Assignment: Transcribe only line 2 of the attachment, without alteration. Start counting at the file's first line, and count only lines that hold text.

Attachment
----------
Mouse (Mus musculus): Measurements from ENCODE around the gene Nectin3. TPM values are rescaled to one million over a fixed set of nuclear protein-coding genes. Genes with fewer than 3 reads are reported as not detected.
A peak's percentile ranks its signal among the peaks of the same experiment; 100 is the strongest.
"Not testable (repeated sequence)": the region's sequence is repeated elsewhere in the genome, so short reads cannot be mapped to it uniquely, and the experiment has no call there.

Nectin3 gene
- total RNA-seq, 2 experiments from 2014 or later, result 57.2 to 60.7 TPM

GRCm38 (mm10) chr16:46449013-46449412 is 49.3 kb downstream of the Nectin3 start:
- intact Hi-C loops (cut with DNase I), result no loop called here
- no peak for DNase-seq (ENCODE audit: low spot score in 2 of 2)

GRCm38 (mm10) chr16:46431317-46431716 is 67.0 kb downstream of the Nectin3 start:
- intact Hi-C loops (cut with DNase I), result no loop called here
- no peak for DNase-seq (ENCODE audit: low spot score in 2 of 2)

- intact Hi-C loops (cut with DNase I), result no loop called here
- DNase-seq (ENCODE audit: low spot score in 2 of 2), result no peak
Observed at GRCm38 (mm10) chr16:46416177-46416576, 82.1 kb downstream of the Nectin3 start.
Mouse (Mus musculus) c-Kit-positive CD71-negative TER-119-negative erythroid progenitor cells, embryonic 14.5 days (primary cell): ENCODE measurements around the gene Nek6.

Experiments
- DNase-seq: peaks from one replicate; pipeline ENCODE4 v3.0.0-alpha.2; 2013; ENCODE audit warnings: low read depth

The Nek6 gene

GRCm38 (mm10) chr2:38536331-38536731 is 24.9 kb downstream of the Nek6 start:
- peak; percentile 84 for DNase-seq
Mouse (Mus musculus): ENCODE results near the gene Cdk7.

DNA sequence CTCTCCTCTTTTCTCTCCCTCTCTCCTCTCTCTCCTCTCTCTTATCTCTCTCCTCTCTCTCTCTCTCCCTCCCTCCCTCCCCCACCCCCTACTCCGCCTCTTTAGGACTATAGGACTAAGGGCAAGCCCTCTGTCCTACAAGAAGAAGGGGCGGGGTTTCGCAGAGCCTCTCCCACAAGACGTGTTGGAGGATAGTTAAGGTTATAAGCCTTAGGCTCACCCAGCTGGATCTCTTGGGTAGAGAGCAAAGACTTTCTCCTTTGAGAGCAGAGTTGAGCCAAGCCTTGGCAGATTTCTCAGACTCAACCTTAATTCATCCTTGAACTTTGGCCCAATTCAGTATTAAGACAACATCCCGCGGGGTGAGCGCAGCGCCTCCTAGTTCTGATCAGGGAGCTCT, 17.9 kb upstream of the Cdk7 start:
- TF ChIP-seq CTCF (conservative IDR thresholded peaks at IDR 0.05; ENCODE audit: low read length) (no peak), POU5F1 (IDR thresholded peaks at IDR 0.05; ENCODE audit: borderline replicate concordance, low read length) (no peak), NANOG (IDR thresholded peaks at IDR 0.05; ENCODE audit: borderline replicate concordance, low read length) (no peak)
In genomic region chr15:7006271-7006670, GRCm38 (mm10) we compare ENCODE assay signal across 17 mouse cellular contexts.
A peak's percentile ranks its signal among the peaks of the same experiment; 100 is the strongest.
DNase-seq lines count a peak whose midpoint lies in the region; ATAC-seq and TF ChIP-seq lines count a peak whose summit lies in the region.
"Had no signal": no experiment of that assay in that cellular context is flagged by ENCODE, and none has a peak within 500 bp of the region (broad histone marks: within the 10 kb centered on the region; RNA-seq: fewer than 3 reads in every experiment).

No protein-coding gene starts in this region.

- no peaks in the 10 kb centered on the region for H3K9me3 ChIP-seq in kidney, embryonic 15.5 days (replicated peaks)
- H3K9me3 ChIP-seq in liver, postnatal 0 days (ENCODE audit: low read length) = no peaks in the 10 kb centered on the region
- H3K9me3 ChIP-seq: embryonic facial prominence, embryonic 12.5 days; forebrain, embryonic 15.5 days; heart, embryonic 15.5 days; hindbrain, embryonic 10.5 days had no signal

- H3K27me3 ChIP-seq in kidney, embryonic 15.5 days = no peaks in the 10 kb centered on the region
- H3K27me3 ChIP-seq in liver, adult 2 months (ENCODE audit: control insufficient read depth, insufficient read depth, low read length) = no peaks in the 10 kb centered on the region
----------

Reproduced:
A peak's percentile ranks its signal among the peaks of the same experiment; 100 is the strongest.